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Planning meeting discusses student engagement

The City Planning Commission is encouraging more Temple engagement.

The Philadelphia City Planning Commission hosted a community planning meeting for the North district on Thursday, which is home to Temple University Hospital and the Health Sciences Campus.

This meeting was the first of three meetings that the city planning commission will hold in the hopes of better involving the community, including Temple students.

The public meeting attracted more than 100 people who live and work in the community.

Ashley Richards of the Philadelphia Planning Commission and Harry Tapia, a controller for the Spanish language community organizing group HACE, hosted the event. It was the first meeting of its kind to use a bilingual presentation.

After the initial presentation on the existing conditions of the district, participants were broken into groups with facilitators to do planning exercises about the district.

To Richards, the idea of finding focus areas was the most important. These are areas where the planning commission can try to create things like transportation hubs.

“These are areas that often have zoning issues,” Richards said. “We ask people, ‘If we had to pick an area to spend public dollars, where could we spend it that would be serving the public best?’”

Many of the attendees said they feel Temple and its students should be more active in the community. TUH is one of the largest employers in this district and the Health Sciences Campus takes up a large portion of the district.

“It’s time for the younger generation to get involved in this community,” said Bernard Williams, a recent graduate of the Philadelphia Citizen Planning Institute, which educates on neighborhood planning. He helps run the consulting firm Making Our Lives Easier. “[Students] live here and they need to know where they’re living at, who the people are.”

Laura Spina, the director of the city planning division, wanted to make it clear that the public meeting is open to anyone living or working in the community, including students who live there.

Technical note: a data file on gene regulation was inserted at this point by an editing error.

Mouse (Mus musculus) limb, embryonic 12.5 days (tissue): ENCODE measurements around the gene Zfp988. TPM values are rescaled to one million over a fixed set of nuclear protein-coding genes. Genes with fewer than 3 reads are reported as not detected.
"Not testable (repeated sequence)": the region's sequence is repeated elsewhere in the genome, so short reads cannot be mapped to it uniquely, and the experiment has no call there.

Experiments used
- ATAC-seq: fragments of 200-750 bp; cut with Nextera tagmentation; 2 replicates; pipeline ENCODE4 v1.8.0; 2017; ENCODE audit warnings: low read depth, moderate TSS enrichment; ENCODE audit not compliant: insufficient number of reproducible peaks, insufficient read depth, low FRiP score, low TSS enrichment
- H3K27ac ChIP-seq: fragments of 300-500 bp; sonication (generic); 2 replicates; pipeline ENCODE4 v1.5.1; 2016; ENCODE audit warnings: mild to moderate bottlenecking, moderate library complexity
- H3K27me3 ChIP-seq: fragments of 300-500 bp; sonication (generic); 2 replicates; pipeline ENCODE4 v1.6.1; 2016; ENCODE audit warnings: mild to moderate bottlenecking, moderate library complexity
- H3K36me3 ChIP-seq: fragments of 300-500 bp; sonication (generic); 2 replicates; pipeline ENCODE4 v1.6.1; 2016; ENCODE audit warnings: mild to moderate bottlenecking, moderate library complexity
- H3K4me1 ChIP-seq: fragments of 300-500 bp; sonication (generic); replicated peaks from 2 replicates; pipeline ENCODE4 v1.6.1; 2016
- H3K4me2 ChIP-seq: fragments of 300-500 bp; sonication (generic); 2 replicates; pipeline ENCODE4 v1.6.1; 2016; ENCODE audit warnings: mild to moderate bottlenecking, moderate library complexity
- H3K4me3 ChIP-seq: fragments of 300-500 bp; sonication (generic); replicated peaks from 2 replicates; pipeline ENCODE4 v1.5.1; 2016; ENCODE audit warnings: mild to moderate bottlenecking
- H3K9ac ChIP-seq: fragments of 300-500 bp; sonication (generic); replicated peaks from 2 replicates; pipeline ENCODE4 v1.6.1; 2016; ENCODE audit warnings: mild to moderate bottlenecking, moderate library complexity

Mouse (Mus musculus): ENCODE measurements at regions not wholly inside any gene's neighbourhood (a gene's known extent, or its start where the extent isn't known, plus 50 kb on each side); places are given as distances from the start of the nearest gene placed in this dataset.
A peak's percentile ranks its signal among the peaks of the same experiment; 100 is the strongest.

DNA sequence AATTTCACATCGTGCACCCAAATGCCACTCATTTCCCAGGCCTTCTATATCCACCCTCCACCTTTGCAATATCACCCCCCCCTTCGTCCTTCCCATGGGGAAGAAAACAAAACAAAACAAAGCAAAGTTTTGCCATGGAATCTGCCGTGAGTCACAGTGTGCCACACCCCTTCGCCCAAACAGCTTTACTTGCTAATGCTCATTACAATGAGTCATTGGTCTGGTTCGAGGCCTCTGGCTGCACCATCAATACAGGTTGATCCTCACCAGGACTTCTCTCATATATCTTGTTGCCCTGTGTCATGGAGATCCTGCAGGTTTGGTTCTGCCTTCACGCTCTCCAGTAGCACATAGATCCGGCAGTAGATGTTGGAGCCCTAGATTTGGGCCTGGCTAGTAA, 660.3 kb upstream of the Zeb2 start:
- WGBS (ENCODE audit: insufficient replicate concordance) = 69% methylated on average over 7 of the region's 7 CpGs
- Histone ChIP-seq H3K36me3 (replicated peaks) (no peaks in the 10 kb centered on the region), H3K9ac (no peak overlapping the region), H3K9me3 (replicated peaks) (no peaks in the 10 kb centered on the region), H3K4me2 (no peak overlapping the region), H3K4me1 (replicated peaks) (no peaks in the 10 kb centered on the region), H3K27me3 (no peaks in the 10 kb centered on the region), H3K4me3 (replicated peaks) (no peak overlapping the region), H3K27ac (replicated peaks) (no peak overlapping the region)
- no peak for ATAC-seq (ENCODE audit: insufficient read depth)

But it’s not just students that Spina said she hopes could be more involved. She, along with many others at the meeting, said they want to work more with the hospital, especially with the City Planning Commission.

“I think that being a part of events like this would be helpful to them bridge their relationship with the community,” Spina said. “Part of that is that we’re are able to create a neutral ground. That’s a part of our job as the planning commission: to be facilitators in the community.”

“Temple University is one of the largest landowners in this area and they’re expanding,” said George Acevedo, a 1993 civil engineering alumnus who grew up in North Philadelphia. “They need to do more cooperation and outreach and investment in the neighborhoods that are directly around them.”

Acevedo sees a growing problem with the way Temple works in the area around its campus. He said that when Temple got its own police force, it left a high crime rate area right around Temple that Philadelphia Police had to manage. He thinks the university has to remember that there are neighborhoods around them.

“Things have gotten better, but they aren’t constant,” Acevedo said. “Look at what Drexel is doing: they took an underused area at 12th and Wallace [streets]. Drexel University is nowhere near there. They paid millions of dollars to build a health center that provides free health services in that community. Now they’re adding on an addition, because it’s so needed.”

“Temple is a beacon in this community,” said Vincent Rivera, a former professor and architect. “Temple has an opportunity to use the city as a learning laboratory for its students. The university should use the students to do outreach into these communities.”

Jacob Garnjost can be reached at jacob.garnjost@temple.edu.

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